Michael J. Rosenfeld, 2001

 

Notes on Segregation, free markets, and the Mortgage and Real Estate industries:

 

1) Blacks pay more for housing that it would otherwise be worth, because they face a housing shortage

 

2) Whites pay a premium for living in 'Nicer' neighborhoods, that is neighborhoods to which Blacks have no access.

 

3) Boundary neighborhoods are subject to 'blockbusting', that is prices are driven down as Whites flee, and then prices are driven back up as the properties become available to Blacks with the means to buy.

 

4) Key Point: Segregation may drive up housing prices in all 3 kinds of neighborhoods. Realtors and Mortgage lenders stand to profit from this segmentation of the market.

 

 

But Why Can't the Free Market Solve this Problem?

 

1) According to Economists like Gary Becker (see The Economics of Discrimination, 1971), discrimination is inefficient, and like all inefficiencies will eventually be driven away from the market. If one believes this theory, discrimination should hardly exist at all. For example, take mortgage lending:

 

 

Black Family

White Family

Family Income

$60,000

$60,000

Kids

2

2

Parents' Education

College degrees

College degrees

Proposed Home value

$150,000

$150,000

Credit History

Always pay bills on time

Always pay bills on time

Looking for loan of

$135,000

$120,000

 

 

 

 

 

 

 

 

 

 

 

 

 

2) According to the free market, banks are profit motivated and don't care about the applicant's race. As a profit oriented institution, banks should be equally likely to lend to Whites and Blacks. If the White family and the Black family both have good credit histories, the bank should lend them both money. According to Becker's theory, non-discriminatory banks which lend to all credit worthy customers will make more profit than discriminatory banks, and so the discriminatory banks will quickly go out of business.

 

3) Key Fact: The White family is much more likely than the black family to get the loan.


If it's in the bank's economic interest to lend to all credit worthy people, why doesn't the Black family get the loan?

 

 

Black Family

White Family

Family Income

$60,000

$60,000

Kids

2

2

Proposed Home value

$150,000

$150,000

Credit History

Always pay bills on time

Always pay bills on time

Looking for loan of

$135,000

$120,000

 

 

 

Proposed Neighborhood

Racially Mixed, unstable prices

All White; Stable prices

Family Net Financial Worth

(See Oliver and Shapiro Table 5.7)

$12,303

$66,800

Main family earner, potential for future promotion and raises

uncertain

excellent

 

1) The home loan industry is not a 'free market'. Most home loans are subsidized or guaranteed, in one way or another, by the Federal Government. So if the Federal government 'redlines' an inner city neighborhood, the bank would not be able to make an attractive loan to the residents of that neighborhood, even if they wanted to.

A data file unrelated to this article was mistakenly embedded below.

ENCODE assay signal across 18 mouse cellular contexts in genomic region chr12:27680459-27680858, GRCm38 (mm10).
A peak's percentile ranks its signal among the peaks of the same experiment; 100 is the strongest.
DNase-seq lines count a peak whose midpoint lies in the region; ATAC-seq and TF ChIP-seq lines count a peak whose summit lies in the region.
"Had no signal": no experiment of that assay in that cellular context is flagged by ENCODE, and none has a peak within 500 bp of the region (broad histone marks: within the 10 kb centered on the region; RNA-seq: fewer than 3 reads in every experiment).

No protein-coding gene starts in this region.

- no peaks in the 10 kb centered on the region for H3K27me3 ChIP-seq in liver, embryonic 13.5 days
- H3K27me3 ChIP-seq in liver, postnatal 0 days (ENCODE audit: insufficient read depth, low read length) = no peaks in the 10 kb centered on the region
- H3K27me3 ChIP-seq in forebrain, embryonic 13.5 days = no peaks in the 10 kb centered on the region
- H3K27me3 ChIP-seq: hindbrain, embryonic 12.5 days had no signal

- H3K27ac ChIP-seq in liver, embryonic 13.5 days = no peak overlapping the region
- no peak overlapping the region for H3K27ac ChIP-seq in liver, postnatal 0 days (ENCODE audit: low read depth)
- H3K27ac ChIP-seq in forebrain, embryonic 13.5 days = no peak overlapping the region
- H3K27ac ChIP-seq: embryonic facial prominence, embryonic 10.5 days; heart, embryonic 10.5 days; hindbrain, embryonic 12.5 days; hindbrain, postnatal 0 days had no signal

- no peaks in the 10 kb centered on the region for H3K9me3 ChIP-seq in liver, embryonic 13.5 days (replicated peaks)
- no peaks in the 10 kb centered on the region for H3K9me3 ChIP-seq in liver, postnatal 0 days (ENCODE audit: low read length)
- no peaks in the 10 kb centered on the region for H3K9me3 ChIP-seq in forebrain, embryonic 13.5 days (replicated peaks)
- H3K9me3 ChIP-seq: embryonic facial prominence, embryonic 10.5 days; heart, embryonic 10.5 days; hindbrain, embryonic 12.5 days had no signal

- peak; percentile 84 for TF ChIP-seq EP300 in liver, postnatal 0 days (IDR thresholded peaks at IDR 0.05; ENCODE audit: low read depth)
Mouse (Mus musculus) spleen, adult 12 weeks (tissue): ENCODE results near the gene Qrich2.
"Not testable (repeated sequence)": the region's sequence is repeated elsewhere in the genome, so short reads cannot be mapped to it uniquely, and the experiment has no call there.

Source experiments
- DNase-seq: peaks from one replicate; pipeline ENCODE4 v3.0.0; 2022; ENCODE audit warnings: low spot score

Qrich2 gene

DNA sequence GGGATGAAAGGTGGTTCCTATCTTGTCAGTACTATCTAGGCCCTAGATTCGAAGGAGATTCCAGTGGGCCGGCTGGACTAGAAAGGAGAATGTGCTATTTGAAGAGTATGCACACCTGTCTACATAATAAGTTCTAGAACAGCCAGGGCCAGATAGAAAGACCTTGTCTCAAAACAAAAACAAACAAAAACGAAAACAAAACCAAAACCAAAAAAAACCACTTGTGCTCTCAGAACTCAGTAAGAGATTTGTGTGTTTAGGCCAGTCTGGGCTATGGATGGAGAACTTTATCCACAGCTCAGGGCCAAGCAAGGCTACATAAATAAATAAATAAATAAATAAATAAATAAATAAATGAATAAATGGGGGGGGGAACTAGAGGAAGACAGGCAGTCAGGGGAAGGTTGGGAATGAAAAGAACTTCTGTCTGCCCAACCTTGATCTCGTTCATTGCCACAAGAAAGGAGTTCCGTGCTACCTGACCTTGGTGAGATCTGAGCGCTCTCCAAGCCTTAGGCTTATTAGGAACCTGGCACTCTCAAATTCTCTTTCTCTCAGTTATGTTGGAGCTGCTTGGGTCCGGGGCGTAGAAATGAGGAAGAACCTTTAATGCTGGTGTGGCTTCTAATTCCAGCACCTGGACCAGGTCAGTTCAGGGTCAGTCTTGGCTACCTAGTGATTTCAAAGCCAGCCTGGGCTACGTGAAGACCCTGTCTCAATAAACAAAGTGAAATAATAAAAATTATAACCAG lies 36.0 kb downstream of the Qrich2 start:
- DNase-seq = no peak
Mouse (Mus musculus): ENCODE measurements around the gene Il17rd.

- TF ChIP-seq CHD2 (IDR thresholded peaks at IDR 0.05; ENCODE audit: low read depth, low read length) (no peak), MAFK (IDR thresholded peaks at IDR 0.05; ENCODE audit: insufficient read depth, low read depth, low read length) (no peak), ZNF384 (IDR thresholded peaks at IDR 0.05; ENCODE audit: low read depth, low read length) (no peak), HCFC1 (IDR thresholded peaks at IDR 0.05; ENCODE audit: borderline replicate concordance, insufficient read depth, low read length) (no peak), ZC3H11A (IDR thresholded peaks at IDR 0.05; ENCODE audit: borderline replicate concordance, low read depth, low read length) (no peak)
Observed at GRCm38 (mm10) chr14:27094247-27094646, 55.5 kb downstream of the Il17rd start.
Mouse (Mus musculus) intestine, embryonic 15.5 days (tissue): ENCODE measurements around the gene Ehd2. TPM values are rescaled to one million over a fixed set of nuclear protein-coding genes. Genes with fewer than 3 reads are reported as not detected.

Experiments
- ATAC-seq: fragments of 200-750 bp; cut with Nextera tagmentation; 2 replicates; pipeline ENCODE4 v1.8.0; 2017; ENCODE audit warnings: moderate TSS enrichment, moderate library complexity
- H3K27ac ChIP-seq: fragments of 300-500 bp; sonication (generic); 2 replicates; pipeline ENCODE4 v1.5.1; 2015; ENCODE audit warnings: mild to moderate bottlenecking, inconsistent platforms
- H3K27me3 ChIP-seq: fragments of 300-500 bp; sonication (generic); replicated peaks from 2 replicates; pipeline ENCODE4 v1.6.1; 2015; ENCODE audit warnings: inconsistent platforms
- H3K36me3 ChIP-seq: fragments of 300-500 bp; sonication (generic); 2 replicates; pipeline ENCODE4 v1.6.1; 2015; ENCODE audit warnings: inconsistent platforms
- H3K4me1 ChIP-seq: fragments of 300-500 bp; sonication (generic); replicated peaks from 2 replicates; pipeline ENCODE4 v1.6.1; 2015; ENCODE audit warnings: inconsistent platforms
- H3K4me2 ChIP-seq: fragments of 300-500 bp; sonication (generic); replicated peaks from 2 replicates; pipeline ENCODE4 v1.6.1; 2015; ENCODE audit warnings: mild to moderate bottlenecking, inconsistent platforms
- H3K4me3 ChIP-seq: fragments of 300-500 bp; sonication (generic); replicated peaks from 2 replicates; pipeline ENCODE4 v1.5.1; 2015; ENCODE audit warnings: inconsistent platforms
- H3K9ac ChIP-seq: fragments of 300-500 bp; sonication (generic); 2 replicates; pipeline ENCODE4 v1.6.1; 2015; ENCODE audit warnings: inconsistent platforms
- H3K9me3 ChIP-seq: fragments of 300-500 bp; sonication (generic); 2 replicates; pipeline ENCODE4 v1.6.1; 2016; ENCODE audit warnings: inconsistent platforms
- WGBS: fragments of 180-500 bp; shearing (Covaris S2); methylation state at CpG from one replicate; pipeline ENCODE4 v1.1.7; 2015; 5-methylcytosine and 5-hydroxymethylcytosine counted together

2) The history of discrimination in the U.S., and the inability of previous generations of Blacks to own homes or businesses means that today's educated upper middle class Blacks have much lower net worth than their White peers (see Oliver and Shapiro).

 

3) Even if the Black family had the same net worth as the White family, they are hurt by neighborhood effects (See Massey and Denton, and my notes on Neighborhood effects). Blacks are frequently forced to buy homes in less desirable areas, where home prices are less stable, and which the bank (in its purely profit oriented motives) is less willing to invest in.

 

4) Even if the Black family found a potential home in the most exclusive, most desirable, lily White part of town, and even if the Black family has more than enough financial means to afford the house, the bank may still be unwilling to make the loan. Because Blacks face discrimination at work, in the legal system, and elsewhere, the potential future earnings of the Black family are perhaps lower than that of a White family with the same profile. Discrimination exists in all areas of American life, and it wouldn't be prudent, or profit- oriented, for the bank to bet against that discrimination.


 

5) An answer to Becker: If the bank were the only racially discriminatory institution in the country, it would go out of business. But if racial discrimination is pervasive in other areas of American life, the bank can only stay in business by discriminating as well. If the system works to make Blacks less 'credit worthy', then, in the narrow economic sense, the bank is simply making a rational judgment about the inability of potential Black borrowers to pay back the loan. In the bank's view, they may reject all Black loan applicants for purely rational or economic reasons.